The Great Hippo wrote:C'mon. This is not the abolitionist position; it is a caricature of the abolitionist position. No reasonably intelligent person thinks it's a good idea to dismiss the country's entire police force tomorrow.
Okay, fine I'm willing to accept that people who say "abolition" don't mean that. But I'm legitimately perplexed as to why they'd say "abolish", and have no idea if/how their views would differ from someone saying "reform." In my view, "caramelize" would be a better word choice as there is less temptation to take it literally in this context.

-EDIT: It occurred to me you might be objecting to only the "tomorrow" part as an exaggeration, which is fair. But when people say "abolish" are positing a discontinuity ever (including after reasonable preparation)? Because if so, I'd say the first steps are still where the main difference is as the first steps in an abolish scenario would be to begin forming the replacement organizations and gradually reduce the operations of the old organizations, without long term attempts to improve the old organizations.
While a police officer's oath states they have a duty to serve and protect, this is legally interpreted to mean 'public welfare', not individuals.
Again, we're switching between definitions of "duty" inappropriately. The officer's oath addresses vocational duty, and it is not legally interpreted at all. If it were to be interpreted in inform on legal duty, circumstances and intent would need to be considered for it to be compatible with due process, the eight amendment, and thirteenth amendment.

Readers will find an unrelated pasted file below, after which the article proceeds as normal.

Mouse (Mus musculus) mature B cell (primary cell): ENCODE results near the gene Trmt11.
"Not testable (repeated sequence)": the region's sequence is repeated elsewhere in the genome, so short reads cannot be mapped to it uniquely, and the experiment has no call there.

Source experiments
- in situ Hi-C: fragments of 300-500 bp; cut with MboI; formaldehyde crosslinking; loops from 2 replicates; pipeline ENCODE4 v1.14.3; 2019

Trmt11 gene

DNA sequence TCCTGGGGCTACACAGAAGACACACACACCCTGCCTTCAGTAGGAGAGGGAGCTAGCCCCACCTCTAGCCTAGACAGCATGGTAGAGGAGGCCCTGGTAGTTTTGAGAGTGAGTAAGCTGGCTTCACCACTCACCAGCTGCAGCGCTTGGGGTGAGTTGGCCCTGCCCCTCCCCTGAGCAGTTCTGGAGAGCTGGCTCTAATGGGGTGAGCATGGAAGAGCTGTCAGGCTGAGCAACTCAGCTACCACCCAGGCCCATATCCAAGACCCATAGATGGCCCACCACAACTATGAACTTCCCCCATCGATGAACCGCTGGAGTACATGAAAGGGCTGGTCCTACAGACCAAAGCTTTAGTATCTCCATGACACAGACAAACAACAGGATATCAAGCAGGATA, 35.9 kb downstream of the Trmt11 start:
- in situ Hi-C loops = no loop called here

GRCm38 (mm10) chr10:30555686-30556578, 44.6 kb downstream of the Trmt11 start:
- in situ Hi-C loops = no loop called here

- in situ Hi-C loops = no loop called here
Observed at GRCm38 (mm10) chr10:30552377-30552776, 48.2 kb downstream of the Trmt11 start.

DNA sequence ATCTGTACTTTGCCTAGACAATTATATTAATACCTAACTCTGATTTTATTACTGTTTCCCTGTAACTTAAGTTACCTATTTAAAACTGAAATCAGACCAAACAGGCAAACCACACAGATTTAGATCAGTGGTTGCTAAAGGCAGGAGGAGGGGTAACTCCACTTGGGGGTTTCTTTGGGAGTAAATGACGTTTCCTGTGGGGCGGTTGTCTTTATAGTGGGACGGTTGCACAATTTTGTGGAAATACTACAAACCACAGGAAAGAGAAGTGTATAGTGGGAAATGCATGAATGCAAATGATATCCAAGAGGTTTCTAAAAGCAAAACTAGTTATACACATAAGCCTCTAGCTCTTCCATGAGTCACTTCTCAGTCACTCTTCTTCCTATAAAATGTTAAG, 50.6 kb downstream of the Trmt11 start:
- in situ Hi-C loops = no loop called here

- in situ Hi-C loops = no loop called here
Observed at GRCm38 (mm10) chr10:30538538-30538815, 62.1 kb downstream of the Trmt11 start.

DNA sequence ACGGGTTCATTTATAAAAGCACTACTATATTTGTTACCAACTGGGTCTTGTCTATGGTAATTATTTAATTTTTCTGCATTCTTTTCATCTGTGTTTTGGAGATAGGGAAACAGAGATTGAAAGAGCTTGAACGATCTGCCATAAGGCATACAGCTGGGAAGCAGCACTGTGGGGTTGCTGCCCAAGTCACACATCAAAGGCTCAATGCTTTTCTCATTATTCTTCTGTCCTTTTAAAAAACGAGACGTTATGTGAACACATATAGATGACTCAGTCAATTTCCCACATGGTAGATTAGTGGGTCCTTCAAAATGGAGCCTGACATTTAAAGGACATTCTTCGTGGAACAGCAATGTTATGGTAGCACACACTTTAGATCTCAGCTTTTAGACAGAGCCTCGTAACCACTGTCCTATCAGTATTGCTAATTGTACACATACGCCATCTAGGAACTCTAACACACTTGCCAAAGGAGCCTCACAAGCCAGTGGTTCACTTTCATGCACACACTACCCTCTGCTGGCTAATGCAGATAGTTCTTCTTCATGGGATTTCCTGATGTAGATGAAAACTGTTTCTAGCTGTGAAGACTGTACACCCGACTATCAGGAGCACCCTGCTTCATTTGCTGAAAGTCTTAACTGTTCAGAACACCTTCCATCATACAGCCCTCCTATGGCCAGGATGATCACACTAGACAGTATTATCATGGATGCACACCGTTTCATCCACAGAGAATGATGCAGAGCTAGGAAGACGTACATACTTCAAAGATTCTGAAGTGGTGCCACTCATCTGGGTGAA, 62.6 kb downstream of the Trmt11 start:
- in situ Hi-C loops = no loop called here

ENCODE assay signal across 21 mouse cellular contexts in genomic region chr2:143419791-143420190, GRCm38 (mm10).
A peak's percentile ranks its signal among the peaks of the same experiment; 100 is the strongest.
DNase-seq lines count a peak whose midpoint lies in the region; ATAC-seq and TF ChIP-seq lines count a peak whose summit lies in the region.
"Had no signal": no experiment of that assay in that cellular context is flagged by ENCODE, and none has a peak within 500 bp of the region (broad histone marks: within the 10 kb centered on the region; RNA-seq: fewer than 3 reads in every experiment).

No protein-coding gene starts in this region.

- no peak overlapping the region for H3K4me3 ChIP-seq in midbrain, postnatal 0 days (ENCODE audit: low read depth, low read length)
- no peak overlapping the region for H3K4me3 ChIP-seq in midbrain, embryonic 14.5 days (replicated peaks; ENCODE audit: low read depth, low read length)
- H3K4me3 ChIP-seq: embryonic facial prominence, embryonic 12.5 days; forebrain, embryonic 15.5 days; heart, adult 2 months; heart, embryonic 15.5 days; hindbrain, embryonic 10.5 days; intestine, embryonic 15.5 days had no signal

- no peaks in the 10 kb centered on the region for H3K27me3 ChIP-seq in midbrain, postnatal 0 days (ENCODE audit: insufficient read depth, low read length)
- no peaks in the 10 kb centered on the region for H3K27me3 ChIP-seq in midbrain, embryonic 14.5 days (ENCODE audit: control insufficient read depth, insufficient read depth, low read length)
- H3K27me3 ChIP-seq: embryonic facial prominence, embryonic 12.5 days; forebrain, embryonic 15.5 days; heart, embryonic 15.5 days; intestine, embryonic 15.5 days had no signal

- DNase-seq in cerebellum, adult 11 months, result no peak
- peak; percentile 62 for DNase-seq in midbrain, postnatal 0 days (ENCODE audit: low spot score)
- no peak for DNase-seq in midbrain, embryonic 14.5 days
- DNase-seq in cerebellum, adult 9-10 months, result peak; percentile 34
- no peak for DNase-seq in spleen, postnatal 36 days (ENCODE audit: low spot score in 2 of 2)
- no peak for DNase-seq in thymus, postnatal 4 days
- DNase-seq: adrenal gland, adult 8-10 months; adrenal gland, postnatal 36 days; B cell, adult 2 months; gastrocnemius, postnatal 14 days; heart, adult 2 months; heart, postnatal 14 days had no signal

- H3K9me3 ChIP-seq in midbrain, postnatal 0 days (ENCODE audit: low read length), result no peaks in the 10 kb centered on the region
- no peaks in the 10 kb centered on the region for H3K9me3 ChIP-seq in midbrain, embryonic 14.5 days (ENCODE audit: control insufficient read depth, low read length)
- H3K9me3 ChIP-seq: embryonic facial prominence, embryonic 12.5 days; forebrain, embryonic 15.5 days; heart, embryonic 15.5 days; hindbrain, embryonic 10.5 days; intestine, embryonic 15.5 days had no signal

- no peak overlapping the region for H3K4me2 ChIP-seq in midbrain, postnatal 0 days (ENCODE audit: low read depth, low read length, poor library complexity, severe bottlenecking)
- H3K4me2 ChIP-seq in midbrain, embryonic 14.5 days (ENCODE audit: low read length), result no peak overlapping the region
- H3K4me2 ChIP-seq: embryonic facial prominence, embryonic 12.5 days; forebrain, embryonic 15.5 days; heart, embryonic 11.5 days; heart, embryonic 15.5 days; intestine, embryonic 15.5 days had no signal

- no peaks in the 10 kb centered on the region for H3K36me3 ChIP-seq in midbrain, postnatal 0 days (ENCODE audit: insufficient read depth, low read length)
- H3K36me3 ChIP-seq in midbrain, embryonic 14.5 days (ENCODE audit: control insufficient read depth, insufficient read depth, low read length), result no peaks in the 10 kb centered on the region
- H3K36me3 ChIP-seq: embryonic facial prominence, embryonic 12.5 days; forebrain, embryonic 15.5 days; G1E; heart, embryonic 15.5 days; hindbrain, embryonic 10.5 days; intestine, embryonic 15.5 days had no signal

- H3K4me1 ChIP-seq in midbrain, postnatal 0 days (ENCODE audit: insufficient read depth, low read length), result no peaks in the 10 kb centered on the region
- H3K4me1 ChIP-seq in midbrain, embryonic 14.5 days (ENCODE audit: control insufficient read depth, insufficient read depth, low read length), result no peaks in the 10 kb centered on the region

gmalivuk wrote:It's really not that much of an exaggeration and that's far from the only time a court has made a similar decision about the duty to protect.
The exaggerations are (understandable, but unreasonable) switching of legal duty to vocational duty and the (reasonable) switching vocational duty with raison d'etre.
natraj wrote:yeah it's not as though similar decisions have been made repeatedly (that last one establishes that the state has no obligation to provide services -- including those of the police
Are you saying one of these three things?
  1. The government agency should be civically liable for failing to provide it's designated service properly, generally without specific consideration of circumstances.
  2. The government agent should be civically liable for failing to execute their job function properly, generally without specific consideration of circumstances or intent.
  3. The government agent should be criminally liable for failing to execute their job function properly, generally without specific consideration of circumstances or intent.

If you are not, you are not disagreeing with the courts that there is not a general legal duty, you're just interpreting these with the wrong definition of "duty".

If you do agree with one of those three things, fine, but the absence of punishment for failure to achieve goals is not the same as those goals not existing.
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Re: Police misbehavior thread